22 Oct 2013

High nitrate levels found in Canterbury wells

8:10 pm on 22 October 2013

A top Canterbury health official says the regional council needs to act to turn around what he calls the juggernaut problem of nitrates contaminating the water supply.

A report into the quality of groundwater in Canterbury shows some sources have unacceptable levels of nitrate.

The report says Canterbury groundwater is widely used as a source of untreated drinking water. It found nitrate levels have been increasing in about a third of the wells tested in the past decade.

The regional council tested 289 wells for various chemicals in its annual groundwater survey, carried out from September to December last year.

Of the wells tested, 33 were found to have nitrate levels that exceeded the maximum acceptable level for drinking water standards, and increase on the previous survey. Most of those wells are privately owned.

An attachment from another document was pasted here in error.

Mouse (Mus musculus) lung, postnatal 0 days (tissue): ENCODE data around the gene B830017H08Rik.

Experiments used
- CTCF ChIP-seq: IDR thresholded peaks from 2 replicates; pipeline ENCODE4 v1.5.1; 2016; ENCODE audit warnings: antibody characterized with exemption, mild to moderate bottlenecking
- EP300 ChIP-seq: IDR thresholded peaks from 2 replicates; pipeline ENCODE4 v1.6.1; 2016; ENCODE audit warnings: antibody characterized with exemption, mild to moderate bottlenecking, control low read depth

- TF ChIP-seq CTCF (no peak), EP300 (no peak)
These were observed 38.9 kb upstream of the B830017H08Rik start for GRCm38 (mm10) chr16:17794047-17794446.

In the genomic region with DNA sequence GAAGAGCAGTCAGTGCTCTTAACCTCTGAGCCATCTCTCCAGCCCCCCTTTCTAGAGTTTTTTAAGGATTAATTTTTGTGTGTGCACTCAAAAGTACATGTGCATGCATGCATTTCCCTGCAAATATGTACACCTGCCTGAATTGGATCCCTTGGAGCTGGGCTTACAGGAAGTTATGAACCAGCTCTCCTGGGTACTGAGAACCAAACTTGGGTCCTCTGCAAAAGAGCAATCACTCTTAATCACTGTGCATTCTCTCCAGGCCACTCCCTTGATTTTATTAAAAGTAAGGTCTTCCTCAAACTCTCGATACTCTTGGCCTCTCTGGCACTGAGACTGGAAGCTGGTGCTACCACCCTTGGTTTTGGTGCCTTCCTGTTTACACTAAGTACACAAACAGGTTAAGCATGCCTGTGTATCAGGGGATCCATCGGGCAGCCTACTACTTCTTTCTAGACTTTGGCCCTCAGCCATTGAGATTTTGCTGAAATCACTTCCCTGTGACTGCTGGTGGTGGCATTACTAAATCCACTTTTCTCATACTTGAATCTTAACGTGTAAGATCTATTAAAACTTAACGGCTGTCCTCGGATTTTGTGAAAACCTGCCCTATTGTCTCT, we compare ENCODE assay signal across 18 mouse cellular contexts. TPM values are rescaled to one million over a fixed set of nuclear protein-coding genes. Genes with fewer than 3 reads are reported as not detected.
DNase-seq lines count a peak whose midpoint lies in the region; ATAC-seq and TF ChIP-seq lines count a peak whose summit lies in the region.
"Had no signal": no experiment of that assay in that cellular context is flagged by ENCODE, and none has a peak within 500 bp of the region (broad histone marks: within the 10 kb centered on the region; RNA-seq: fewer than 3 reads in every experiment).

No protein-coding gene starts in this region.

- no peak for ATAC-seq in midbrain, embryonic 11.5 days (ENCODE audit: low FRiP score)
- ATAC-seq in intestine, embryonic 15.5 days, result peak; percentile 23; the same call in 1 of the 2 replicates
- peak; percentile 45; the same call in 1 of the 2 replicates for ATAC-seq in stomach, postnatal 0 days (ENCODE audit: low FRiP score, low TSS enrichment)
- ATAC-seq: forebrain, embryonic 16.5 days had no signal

The council's report also shows E.coli was detected in 36 wells.

Canterbury medical officer of health Alistair Humphrey says the nitrate is a risk to infants, causing blue baby syndrome, and an important indicator of other water quality problems.

"Nitrates are the canary in the mine for worse problems with your water. Essentially, it means your water is polluted and other micro-organisms for example can contaminate your water following on from nitrate.

Dr Humphrey says the increase can be blamed on more intensive farming and irrigation.

"What we're seeing now is the effect of intensification, which not only affects our health, but of course it's a threat to our balance of payments if we end up having to treat all our water, which will cost us millions of dollars a year."

The Canterbury District Health Board is working with the regional council on the region's water management strategy, he says.